Cafés and coffee shops owe a legal duty of care to their customers and visitors under the Occupiers Liability Act 1957. If they breach their duty because they have been negligent or careless and someone is injured or falls ill as a direct result of their negligence, they will be held responsible for the suffering caused to the injured person.
This duty of care requires them to do all they reasonably can to ensure they run a safe environment for their customers, visitors and workers – an environment free from the risk of accident and injury.
A key part of this is the legal obligation to maintain effective safety policies and implementing appropriate measures to keep the risk of personal injury to a minimum.
Accidents and injury can never be completely avoided but cafés and coffee shops have a legal duty to assess the risks to visitors and employees, and ensure the café is fit for purpose and safe for its patrons and visitors, such as delivery people and other suppliers.
This may require the lighting in some areas to be improved, storage space to rearranged and counters to be cleared of crockery and other unnecessary items to minimise the risk to people ordering and paying for food. Food must be stored, handled and cooked correctly to minimise the risk of food poisoning.
The duty to ensure a safe environment is subject to reasonableness which means that the law recognises that it may not be possible for a spillage to be cleaned up immediately after it happens. But if it is not cleared within a reasonable time frame and an accident then happens, the café or coffee shop will be held liable. In the meantime, it would be reasonable for a warning notice to be placed around the area to warn of the risk before it is cleared.
Staff are expected to be properly trained and provided with supervision where appropriate, when serving hot drinks and food to minimise the risk of scalds and burns.
If you have been hurt while visiting a café or coffee shop, or when working at one, and it wasn’t your fault, you should make a personal injury claim. Even if you think you were to blame – and many people wrongly take the blame for their injuries – you must not assume you were. Always discuss it with a specialist legal adviser before deciding for yourself that you cannot make an injury claim.
To get your claim off the ground, you solicitor will need to gather as much evidence as possible so that they can build the case on your behalf. You should provide as much of the following as possible:
The first step is to get in contact with an expert legal adviser for free on 0800 234 6438 (or by submitting your name and phone number at the bottom of this page) to find out whether they think you can make a claim.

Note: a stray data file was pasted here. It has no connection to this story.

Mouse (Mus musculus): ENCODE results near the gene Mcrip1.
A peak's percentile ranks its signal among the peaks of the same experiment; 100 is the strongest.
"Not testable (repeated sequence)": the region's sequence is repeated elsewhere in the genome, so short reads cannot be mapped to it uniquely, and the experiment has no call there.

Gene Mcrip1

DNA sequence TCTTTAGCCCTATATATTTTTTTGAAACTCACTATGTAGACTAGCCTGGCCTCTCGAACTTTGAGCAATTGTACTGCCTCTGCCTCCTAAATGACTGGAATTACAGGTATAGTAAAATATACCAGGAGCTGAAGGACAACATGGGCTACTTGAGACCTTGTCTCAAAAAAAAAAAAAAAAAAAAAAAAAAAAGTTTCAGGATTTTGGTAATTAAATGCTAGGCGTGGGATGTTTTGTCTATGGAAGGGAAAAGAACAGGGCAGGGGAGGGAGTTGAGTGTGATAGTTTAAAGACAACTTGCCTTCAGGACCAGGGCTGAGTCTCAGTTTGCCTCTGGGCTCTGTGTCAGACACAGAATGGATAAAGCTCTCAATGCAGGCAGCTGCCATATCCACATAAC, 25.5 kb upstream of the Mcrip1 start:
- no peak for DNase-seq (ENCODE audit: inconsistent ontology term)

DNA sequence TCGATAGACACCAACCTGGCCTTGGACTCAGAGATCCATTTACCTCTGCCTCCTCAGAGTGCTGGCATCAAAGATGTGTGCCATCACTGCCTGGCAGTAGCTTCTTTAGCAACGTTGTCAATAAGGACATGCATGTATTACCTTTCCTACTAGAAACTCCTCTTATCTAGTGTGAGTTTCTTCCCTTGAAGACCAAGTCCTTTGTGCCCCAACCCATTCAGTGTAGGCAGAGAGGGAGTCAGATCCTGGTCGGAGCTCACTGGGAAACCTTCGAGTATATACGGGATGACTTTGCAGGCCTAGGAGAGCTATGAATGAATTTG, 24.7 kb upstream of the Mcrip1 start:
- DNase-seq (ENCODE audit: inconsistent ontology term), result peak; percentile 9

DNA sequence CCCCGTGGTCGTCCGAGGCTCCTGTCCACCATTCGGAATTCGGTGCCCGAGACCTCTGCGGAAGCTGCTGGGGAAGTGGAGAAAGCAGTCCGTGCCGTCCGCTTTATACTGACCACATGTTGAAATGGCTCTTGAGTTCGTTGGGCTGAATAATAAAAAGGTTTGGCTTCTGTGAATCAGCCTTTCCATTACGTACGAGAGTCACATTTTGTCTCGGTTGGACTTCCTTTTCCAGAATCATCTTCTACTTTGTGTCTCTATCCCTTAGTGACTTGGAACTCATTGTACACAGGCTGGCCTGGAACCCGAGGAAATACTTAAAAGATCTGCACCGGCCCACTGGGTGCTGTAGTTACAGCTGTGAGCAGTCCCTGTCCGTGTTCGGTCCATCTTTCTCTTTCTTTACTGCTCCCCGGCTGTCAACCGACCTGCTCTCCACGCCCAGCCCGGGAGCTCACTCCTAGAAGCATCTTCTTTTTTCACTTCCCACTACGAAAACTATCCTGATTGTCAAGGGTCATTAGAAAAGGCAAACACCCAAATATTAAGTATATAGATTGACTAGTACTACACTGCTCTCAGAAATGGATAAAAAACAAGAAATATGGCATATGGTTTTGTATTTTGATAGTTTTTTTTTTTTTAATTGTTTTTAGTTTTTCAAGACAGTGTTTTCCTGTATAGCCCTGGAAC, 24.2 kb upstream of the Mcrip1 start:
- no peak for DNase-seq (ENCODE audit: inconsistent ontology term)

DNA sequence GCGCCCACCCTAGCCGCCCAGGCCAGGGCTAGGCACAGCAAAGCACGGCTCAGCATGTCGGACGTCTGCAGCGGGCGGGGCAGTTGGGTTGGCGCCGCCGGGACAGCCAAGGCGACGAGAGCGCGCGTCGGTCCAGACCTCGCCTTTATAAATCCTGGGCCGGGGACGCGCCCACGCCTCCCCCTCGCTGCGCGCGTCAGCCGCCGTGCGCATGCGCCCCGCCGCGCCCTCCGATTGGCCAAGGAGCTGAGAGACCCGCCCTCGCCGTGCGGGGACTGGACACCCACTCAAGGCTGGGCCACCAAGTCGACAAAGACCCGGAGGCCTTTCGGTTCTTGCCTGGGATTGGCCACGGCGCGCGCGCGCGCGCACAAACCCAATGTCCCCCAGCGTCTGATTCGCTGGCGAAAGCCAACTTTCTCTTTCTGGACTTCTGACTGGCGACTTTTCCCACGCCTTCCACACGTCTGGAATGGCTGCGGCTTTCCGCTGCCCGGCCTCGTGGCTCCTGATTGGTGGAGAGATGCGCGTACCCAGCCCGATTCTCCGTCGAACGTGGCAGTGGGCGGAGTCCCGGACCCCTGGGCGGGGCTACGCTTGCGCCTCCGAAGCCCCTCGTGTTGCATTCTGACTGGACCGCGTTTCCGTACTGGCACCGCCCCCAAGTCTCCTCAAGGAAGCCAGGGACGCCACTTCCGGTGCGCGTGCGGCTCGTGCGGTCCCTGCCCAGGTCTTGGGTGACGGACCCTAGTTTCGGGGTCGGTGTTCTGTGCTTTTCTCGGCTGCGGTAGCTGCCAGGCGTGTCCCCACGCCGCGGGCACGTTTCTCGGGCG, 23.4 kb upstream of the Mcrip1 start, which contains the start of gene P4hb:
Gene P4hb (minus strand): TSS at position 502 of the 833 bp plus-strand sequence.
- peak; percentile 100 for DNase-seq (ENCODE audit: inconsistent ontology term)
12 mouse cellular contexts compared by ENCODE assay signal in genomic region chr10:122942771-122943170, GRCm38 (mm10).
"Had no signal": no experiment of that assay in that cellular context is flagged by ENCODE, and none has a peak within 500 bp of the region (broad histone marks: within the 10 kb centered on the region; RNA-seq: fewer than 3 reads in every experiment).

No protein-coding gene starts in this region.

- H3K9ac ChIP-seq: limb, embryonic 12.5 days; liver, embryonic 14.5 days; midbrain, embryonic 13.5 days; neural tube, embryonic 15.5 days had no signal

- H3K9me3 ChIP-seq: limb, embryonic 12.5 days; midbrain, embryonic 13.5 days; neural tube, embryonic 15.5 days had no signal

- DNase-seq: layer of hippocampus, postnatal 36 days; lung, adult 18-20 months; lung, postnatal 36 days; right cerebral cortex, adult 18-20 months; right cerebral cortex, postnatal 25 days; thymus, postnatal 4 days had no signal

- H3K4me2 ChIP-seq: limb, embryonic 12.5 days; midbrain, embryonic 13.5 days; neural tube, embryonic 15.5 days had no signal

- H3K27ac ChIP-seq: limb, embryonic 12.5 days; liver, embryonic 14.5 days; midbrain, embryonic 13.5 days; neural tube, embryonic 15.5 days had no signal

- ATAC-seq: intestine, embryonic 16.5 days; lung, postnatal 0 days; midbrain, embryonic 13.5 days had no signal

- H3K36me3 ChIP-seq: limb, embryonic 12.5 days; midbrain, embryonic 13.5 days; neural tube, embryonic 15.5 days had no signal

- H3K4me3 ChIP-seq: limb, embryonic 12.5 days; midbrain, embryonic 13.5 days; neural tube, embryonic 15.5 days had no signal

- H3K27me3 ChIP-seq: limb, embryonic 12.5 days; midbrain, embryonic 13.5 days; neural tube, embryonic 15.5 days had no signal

This depends on the nature and extent of your injuries and the wider impact on your life. Your claim will be made up what is known as ‘general damages’ and ‘special damages’.
General damages is the amount of compensation you can expect to receive to compensate you for your actual injuries, pain and suffering and is measured according to the nature of your injuries and how long it takes you to recover.
For example, minor injuries, such as cuts, that take up to three months to recover from may deserve compensation of up to £2,000 while an uncomplicated broken wrist could be compensated to the tune of £6,000.
Special damages means the amount you claim for your actual financial losses caused as a direct result of the accident. These commonly include:
It is important to take legal advice as soon as possible, and not delay. The law requires that personal injury claims must be started within three years, otherwise your claim may be ‘time barred’. However, most claims of this type are settled out of court and do not proceed to a full case in court.
Your personal injury lawyer will advise you on the merits of your claim and what evidence you need. For example, as part of your claim you will need to have expert medical evidence to support your claim but your lawyer will arrange this for you. You won’t need to worry about the cost of any medical report as it will be covered by your no win no fee agreement.
Nicola is a dual qualified journalist and non-practising solicitor. She is a legal journalist, editor and author with more than 20 years' experience writing about the law.